Even in this strangest of summers, when social distancing leaves us feeling we’re living in suspended animation, the art of the dive can teach us about poise and exploration—the walk to the edge, the glance down into faraway water, the prickle of fear, the headlong leap, the thrill of hurtling through air, and, finally, the exultant feeling of immersion are all metaphors for adventure and discovery. Dives excite because they combine danger, vulnerability, and (hopefully) athletic grace. Literary scholars’ figurative dives into authors’ lives and work are also exercises in bravery and/or foolhardiness.
We’ve spent our summer proofreading The New Hemingway Studies, a volume collecting fifteen commissioned essays on Ernest Hemingway’s influence in the 21st century. Trust us, no leap is scarier than putting “New” in a book title. Now that we’re surfacing, however, we’re almost ready to breathe easy. We feel confident the contributions will make waves. No one dislocated a shoulder or pulled a bellysmacker.
The author himself enjoyed a good gymnastic dive. Characters like Nick Adams, Jake Barnes, and David Bourne all take headlong leaps that inspired our scholarly pikes, tucks, and triple gainers.
In the erotically-charged (and posthumously published) 1926 story “Summer People,” Hemingway’s earliest alter ego, Nick Adams, shows off his diving prowess for his object of desire, Kate: “He ran very quickly out the yielding plank of the springboard, his toes shoved against the end of the board, he tightened and he was in the water, smoothly and deeply, with no consciousness of the dive.” “Summer People” portrays Nick as confident and untethered from inhibition as he eventually seduces Kate in a scene notorious for its depiction of coitus more ferarum.
The equation between diving and carnality is an odd projection of Hemingway’s own fantasizing during the summer of 1920 when he lusted after Katy Smith (later Mrs. John Dos Passos). Two years after his WWI wounding in Italy, a year after a painful jilting by Red Cross nurse Agnes von Kurowsky, he floundered in post-adolescent indirection, badgered by his parents to grow up yet years away from writing for a living. Several of our contributors examine a decisive event prompted by a night of partying not unlike the one in “Summer People”: when Hemingway’s mother, Grace, caught her legally adult son drinking and sneaking around with his teenage sisters and their underage friends, she expelled him from the family’s Northern Michigan cottage with a scathing letter that calls “a mother’s love” a “bank account” before declaring “you have overdrawn.” Plumbing this infantilizing incident (which, tellingly, “Summer People” elides) through the lens of trauma studies, family dynamics, and other critical approaches, our contributors show how Grace’s reprimand caught Hemingway between rip tides of emotional dependency and aloofness amid which he never really found his footing.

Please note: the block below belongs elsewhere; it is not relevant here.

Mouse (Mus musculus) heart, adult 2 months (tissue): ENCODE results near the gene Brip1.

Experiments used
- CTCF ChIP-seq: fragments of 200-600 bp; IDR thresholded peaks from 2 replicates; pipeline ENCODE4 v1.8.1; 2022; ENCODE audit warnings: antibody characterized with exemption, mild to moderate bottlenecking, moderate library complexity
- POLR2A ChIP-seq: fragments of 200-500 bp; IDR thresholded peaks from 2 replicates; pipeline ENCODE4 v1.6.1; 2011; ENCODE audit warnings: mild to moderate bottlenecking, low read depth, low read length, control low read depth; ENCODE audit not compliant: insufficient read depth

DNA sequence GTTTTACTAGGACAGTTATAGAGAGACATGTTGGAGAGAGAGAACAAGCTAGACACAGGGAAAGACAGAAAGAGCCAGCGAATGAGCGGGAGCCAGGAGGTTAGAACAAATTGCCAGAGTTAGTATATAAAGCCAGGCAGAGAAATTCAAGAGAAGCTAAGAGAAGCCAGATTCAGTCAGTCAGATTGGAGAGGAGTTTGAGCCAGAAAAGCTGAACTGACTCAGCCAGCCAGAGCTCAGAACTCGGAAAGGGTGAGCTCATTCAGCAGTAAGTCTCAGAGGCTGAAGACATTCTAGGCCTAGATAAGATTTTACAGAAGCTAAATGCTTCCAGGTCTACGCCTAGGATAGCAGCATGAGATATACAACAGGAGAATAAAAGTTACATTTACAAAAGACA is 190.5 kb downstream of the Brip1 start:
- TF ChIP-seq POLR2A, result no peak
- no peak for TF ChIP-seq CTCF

In The Sun Also Rises, meanwhile, Jake Barnes dives “cleanly and deeply” into the waters at San Sebastian to clear his head from the excesses of a Pamplona feria. Another of our contributors argues that textual studies is a similarly restorative act and imagines a not-so-distant future when the copyrights on Hemingway’s major works expire and scholars can clean up the shockingly high number of typos that muddy his texts. Scholarly editions will guarantee a textual clarity that not even the chopping and churning of critics can muddle.
Hemingway’s most dramatic diving scenes occur in The Garden of Eden, another posthumously published effort, whose sexual role reversals hit Hemingway studies like a tsunami in 1986. David Bourne, entwined in a romantic triangle with his wife, Catherine, and their paramour, Marita, likes to dive from the high rocks of the Camargue. In one reckless instance, Marita treads water to see how near to her David can land. While the lovers emerge unharmed from the game, this novel of precarious relationships finds David acknowledging “I cut it too fine.” In similar fashion, another of our contributors examines Hemingway’s sensual appreciation of food, drink, and sex, noting how quickly immoderate connoisseurship gives way to the undertow of indulgence.
Hemingway’s characters view diving as a ritual of aggressive self-baptism. We hope our scholarly submersions in The New Hemingway Studies likewise catalyze fresh, luminous discoveries on the Hemingway Studies horizon.